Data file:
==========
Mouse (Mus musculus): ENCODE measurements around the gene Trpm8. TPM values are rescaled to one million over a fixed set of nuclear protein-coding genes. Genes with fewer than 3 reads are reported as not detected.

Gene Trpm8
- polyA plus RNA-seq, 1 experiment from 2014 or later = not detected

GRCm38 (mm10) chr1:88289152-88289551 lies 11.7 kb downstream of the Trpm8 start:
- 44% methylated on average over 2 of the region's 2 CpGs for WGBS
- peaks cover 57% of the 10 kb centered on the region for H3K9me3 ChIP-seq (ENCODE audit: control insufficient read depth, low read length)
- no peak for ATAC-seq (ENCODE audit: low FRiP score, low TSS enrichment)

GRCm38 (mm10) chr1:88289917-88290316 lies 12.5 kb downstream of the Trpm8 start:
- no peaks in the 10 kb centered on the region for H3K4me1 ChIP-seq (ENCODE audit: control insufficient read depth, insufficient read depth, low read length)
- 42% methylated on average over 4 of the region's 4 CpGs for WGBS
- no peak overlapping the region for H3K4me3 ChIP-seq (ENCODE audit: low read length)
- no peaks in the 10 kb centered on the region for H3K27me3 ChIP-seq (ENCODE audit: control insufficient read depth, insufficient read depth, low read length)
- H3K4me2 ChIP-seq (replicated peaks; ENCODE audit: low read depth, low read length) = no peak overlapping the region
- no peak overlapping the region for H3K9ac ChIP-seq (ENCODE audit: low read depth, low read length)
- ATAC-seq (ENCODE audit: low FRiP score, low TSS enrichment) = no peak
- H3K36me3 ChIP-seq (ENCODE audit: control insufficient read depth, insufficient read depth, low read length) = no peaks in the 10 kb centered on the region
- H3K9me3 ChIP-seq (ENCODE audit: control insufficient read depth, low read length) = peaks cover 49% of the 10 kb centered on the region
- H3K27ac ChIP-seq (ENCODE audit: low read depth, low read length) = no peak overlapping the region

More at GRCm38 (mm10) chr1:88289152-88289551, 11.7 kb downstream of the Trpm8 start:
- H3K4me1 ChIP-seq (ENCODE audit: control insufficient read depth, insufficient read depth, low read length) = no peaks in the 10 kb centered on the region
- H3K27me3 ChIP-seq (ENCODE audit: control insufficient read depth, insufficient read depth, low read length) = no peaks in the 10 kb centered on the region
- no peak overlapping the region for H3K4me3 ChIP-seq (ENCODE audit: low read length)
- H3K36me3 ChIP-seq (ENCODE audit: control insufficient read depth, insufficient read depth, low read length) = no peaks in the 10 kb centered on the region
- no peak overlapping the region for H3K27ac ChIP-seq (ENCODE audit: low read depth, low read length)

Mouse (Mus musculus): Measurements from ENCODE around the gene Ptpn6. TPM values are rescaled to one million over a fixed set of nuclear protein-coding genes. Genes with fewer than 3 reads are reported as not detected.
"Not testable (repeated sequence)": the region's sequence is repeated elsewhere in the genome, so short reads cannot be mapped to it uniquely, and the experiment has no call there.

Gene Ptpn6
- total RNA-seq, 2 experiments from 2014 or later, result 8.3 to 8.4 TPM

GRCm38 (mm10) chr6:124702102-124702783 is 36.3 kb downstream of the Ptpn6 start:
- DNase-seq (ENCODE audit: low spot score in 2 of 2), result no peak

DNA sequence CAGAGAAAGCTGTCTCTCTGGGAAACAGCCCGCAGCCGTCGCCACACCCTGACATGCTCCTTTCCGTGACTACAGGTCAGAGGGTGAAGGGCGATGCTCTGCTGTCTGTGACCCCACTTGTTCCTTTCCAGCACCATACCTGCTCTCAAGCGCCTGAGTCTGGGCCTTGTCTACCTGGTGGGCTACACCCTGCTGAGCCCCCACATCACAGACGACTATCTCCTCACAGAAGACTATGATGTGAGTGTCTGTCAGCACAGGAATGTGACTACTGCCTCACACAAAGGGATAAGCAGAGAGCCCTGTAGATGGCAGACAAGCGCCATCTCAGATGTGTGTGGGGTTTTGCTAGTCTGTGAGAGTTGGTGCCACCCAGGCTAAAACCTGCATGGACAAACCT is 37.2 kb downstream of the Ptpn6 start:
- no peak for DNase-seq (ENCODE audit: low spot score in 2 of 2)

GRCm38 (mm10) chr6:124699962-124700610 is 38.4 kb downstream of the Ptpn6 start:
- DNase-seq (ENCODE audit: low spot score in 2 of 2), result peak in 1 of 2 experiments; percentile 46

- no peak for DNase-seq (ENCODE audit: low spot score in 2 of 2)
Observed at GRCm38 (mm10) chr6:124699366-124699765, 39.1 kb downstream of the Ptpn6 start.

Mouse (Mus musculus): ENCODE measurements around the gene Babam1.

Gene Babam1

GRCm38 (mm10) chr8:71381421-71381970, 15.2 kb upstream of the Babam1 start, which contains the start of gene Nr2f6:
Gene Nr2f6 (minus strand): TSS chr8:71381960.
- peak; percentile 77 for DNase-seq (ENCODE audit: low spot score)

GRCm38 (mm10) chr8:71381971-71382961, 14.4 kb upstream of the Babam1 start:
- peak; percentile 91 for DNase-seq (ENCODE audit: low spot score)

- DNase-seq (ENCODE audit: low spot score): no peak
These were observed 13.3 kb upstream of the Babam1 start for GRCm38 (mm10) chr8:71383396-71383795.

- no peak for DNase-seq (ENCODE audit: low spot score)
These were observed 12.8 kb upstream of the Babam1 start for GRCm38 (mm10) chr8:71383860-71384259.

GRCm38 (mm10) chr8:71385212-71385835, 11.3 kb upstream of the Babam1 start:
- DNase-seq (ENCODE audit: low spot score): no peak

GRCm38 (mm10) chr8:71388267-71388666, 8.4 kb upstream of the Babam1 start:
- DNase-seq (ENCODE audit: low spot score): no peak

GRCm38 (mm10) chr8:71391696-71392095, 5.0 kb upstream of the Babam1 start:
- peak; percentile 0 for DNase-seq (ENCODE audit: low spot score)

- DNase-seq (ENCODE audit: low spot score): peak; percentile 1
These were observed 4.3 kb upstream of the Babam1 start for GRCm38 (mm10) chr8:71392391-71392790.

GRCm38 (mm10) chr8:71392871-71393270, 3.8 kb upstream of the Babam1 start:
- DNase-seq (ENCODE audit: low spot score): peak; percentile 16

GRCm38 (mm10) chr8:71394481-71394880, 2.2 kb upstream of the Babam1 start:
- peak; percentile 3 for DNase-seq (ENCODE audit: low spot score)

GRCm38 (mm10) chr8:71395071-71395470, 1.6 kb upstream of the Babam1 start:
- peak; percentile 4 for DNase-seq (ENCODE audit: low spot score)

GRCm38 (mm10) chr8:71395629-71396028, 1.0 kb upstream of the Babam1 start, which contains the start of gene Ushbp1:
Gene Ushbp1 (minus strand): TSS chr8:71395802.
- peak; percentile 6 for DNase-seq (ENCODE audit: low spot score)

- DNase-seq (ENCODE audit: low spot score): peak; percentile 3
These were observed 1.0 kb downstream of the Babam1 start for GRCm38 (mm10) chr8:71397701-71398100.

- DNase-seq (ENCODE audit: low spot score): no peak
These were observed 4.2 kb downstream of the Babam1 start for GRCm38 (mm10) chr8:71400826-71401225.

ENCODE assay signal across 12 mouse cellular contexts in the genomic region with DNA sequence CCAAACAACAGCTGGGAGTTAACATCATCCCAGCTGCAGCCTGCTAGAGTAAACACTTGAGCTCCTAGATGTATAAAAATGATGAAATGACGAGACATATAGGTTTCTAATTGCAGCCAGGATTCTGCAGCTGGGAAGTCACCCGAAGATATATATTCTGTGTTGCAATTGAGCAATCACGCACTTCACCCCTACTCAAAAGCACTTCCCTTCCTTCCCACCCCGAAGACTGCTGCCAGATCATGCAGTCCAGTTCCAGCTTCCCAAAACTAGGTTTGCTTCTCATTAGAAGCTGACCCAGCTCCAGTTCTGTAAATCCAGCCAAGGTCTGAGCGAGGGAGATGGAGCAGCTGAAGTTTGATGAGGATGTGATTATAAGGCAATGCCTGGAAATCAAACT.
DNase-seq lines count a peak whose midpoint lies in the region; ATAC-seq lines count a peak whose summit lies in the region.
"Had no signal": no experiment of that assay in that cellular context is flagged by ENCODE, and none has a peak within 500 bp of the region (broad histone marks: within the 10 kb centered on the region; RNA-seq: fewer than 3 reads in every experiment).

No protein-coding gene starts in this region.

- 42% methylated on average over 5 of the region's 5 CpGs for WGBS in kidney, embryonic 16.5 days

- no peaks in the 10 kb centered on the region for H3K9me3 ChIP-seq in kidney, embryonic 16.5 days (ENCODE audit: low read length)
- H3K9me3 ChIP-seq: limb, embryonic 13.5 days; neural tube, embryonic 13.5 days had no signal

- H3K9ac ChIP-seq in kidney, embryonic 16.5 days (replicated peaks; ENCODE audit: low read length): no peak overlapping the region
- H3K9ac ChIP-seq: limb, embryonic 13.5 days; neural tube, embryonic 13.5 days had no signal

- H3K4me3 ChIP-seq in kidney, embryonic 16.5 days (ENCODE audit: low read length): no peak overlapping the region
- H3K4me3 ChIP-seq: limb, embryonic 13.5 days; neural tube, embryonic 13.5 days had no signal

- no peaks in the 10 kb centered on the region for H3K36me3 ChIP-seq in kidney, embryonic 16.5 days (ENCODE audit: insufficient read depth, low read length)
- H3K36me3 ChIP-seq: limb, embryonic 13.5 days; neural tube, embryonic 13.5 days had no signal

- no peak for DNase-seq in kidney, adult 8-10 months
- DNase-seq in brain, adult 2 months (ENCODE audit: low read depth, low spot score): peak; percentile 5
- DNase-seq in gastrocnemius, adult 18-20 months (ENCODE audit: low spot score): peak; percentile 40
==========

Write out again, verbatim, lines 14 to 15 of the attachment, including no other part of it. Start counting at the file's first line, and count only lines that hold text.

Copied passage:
- no peak overlapping the region for H3K9ac ChIP-seq (ENCODE audit: low read depth, low read length)
- ATAC-seq (ENCODE audit: low FRiP score, low TSS enrichment) = no peak